We’ve heard plenty of reports that our armed forces would like a Picatinny rail that powers anything plugged into it. We’ve pointed out that it’s probably not a good idea to make our troops dependent on a power source that doesn’t at least optionally run on AA batteries, as they’re easily sourced in country. Also, if the rail fails, all the bits fail. And not all bits are created equal. A flashlight that fails is not as important as a red dot sight that goes dark, until it is. So, backup batteries in each unit? And if you have backups, where’s the advantage in a powered rail? If you don’t have backup double A’s, what? Swap out a whole rail? In fact, screw it. Let’s keep it as is. Now how about a rifle-mounted universal controller?According to marinecorpstimes.com, here’s some of the stuff that the Marines might want it to control . . .
• AN/PVS-29 visible light illuminator replacement.
•AN/PAS-13D thermal weapon sight.
•AN/PVS-17C I2 weapon sight.
•AN/PAS-27 individual weapon night sight-thermal.
•AN/PVS-24A individual weapon night sight-image intensifier
•AN/PEQ-16A mini-integrated pointer illuminator module
•AN/PRC-153 integrated intrasquad radio.
•AN/PRC-152 tactical hand-held radio.
•QuietPro tactical headset.
TTAG’s Armed Intelligentsia grew up during the weird ass pursuit of “convergence”: one cameraphoneTVcomputertoasterclockpdaremotecontrol device to rule them all. What we got was the iPhone. Somehow, I don’t think touch screens are the way to go on a rifle. Anyway, what IS the point here? To quote the Talking Heads, take a look at these hands.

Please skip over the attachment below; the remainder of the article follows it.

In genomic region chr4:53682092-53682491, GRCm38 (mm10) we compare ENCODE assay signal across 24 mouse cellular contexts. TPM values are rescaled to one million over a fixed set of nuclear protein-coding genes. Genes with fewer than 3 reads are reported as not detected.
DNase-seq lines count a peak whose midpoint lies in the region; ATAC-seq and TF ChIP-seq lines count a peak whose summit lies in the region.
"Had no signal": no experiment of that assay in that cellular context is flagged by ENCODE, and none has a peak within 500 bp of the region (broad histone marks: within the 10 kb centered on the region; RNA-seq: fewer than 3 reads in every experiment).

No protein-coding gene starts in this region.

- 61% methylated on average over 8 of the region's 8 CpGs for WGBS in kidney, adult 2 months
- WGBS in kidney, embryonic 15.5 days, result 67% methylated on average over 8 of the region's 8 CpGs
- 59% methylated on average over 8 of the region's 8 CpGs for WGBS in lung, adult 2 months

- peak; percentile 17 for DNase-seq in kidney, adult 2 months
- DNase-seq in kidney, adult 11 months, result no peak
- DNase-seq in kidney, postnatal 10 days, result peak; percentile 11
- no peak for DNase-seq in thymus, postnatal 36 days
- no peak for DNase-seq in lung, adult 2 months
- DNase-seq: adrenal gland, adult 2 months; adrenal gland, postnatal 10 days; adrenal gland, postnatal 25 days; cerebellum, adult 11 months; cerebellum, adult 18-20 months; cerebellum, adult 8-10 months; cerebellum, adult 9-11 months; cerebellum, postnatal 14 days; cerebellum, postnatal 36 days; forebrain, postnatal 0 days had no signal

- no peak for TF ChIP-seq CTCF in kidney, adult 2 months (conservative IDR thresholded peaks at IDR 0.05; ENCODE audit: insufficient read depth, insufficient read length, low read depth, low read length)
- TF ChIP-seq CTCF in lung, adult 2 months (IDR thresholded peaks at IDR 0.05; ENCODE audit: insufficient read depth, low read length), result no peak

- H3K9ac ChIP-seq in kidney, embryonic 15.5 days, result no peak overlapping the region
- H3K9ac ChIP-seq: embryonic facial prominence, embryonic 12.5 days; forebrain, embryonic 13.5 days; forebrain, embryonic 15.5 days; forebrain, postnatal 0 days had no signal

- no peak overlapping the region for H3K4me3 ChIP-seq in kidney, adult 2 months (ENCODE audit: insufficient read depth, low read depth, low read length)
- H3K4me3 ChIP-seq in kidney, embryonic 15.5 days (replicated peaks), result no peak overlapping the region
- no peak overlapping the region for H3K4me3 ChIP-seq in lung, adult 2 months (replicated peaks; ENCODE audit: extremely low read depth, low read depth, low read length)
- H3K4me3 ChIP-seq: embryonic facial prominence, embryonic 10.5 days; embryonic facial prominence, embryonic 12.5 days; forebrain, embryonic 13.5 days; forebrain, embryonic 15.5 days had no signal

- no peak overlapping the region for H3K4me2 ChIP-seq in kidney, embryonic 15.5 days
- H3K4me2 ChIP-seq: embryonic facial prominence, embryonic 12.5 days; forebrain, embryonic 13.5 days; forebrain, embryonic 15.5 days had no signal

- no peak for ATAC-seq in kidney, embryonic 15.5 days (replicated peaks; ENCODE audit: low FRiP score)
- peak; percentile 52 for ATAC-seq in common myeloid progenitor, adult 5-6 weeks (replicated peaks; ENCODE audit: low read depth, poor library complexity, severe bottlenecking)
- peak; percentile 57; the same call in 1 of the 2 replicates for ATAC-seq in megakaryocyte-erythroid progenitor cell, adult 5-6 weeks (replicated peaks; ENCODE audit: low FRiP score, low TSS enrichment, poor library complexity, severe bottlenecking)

“Controlling the functionality of these items often requires the Marine to remove a hand from his weapon to manipulate each device individually,” Marine officials said in the RFI. “The USMC desires a single device, which attaches to the weapon, that can control multiple electronic items based on any mission configuration requirements.”
The control device could be adapted for the M203 40mm grenade launcher when the launcher is mounted to the M16A4 and M4, Marine officials said. The service is open to devices that connect to the gear both through wires and wirelessly, but Marines must be able to operate them without changing their hand placement on the weapon and while wearing gloves. It also should be able to handle the shock of a weapon firing repeatedly and high temperatures, since it will be mounted on or near barrels that heat up as a weapon is used.
Sounds like fun! Except when it isn’t.